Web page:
The key difference between tubular reabsorption and tubular secretion is that tubular reabsorption involves the removal of some solutes and water from the tubular fluid and their return to the blood, while tubular secretion involves the removal of hydrogen, creatinine, and drugs from the blood and return to the collecting duct.
Urine is a by-product derived from excess water and metabolic waste molecules. Filtration, secretion and reabsorption are the three major steps of urine formation in kidneys. Blood filtration takes place in the glomerulus. Water and nitrogenous waste filter into glomerulus from the blood. Then the glomerular filtrate travels through the other parts of the nephron, including proximal/distal convoluted tubules, the loop of Henle, and collecting duct. Re-absorption of essential molecules and ions takes place when the glomerular filtrate passes through the nephron. Moreover, some substances, such as hydrogen ions, creatinine, and drugs, etc., will be secreted into the collecting duct from the blood.
1. Overview and Key Difference
2. What is Tubular Reabsorption
3. What is Tubular Secretion
4. Similarities Between Tubular Reabsorption and Tubular Secretion
5. Side by Side Comparison – Tubular Reabsorption vs Tubular Secretion in Tabular Form
What is Tubular Reabsorption?
Tubular reabsorption is one of the three main steps of urine formation. It is the process of moving solutes and water from the tubular fluid into the circulating blood. In fact, these solutes and water are reabsorbed into the peritubular capillaries, which are tiny blood vessels running around the nephron. As a result of the tubular reabsorption, the tubular fluid becomes more concentrated. Therefore, the reabsorbed solutes, ions and water are returned back to the blood in the peri-tubular capillaries.
Reabsorption can occur through passive or active processes. Passive diffusion takes place via the plasma membrane of the kidney epithelial cells, based on the concentration gradient. Active transport takes place via the membrane-bound ATPases. In addition, cotransport also takes place in order to reabsorb water.
What is Tubular Secretion?
Tubular secretion is another major step of urine formation. It is the process of removing hydrogen, creatinine, ions (potassium ions, ammonium ions, etc.) and other types of waste products including drugs, urea, and some hormones from the blood in the peri-tubular capillaries and returning them to the tubular fluid in the renal tubular lumen. It is important in order to maintain blood pH in the normal level. Moreover, it helps to clean the blood.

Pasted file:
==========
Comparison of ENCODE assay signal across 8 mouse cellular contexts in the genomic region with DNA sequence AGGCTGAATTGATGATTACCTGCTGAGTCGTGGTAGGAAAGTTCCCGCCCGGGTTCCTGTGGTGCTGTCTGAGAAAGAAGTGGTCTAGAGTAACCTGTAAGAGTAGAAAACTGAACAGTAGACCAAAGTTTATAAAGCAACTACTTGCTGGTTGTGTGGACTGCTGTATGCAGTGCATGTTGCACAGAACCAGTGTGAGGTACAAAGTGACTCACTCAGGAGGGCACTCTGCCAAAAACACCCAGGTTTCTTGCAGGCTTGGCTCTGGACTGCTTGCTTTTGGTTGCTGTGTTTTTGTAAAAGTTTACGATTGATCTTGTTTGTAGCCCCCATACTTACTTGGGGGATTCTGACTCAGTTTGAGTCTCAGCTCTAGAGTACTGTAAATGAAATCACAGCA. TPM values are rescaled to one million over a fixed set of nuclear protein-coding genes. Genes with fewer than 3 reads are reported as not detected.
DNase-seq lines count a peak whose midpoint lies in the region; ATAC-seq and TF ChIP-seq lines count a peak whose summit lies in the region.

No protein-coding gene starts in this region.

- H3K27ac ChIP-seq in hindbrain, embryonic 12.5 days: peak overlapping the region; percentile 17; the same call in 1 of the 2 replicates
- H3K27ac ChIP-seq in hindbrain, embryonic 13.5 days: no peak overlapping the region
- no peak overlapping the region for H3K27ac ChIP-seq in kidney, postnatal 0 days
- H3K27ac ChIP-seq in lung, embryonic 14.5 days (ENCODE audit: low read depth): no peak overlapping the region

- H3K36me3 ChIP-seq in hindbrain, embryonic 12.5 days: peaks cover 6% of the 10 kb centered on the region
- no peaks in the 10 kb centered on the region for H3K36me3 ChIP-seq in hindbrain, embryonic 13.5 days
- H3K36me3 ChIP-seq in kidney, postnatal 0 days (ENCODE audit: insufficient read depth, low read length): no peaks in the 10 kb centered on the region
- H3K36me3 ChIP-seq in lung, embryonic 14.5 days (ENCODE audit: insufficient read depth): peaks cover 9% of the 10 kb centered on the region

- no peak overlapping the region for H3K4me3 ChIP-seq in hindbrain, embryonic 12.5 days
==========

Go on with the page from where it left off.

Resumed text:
Similar to reabsorption, tubular secretion also takes place via passive diffusion and active transport. Once the secretion process is complete, urine excretes from the body via the urethra.
What are the Similarities Between Tubular Reabsorption and Tubular Secretion?
- Tubular reabsorption and tubular secretion are two opposite processes.
- Both processes take place between tubular fluid and blood in the peri-tubular capillary network.
- Urine is the final product leftover in the collecting duct after reabsorption and secretion.
What is the Difference Between Tubular Reabsorption and Tubular Secretion?
Tubular reabsorption and tubular secretion are two major steps occurring in nephrons. Tubular reabsorption is the process of removing solutes and water from the tubular fluid and returning them into the blood of peritubular capillaries. Meanwhile, tubular secretion is the process of removing hydrogen, some ions and waste products like drugs, urea and some hormones from the blood and returning them to the tubular fluid. So, this is the key difference between tubular reabsorption and tubular secretion. Besides, some solutes and most of the water are reabsorbed from the tubular fluid into the blood while some ions, waste products, drugs, and some hormones are secreted from the blood to the tubular fluid.
Moreover, tubular reabsorption is important since it saves some essential solutes and water while tubular secretion is important since it maintains blood pH and cleans the blood. Therefore, this is another difference between tubular reabsorption and tubular secretion.
Summary – Tubular Reabsorption vs Tubular Secretion
Tubular reabsorption and tubular secretion are two of the three major steps of urine formation. Tubular reabsorption refers to the process of moving solutes and water from the tubular fluid into the circulating blood through the peritubular capillary network. Tubular secretion is the opposite process by which some ions, hydrogen, drugs and other waste products are removed from the blood through the per-tubular capillary network and returned to the tubular fluid of the collecting duct. So, this is the key difference between tubular reabsorption and tubular secretion.
1. “2618 Nephron Secretion Reabsorption” By OpenStax College – Anatomy & Physiology, Connexions Web site. Available here, Jun 19, 2013 (CC BY 3.0) via Commons Wikimedia
2. “2619 Substances Reabsorbed And Secreted By The PCT” By OpenStax College – Anatomy & Physiology, Connexions Web site, Jun 19, 2013 (CC BY 3.0) via Commons Wikimedia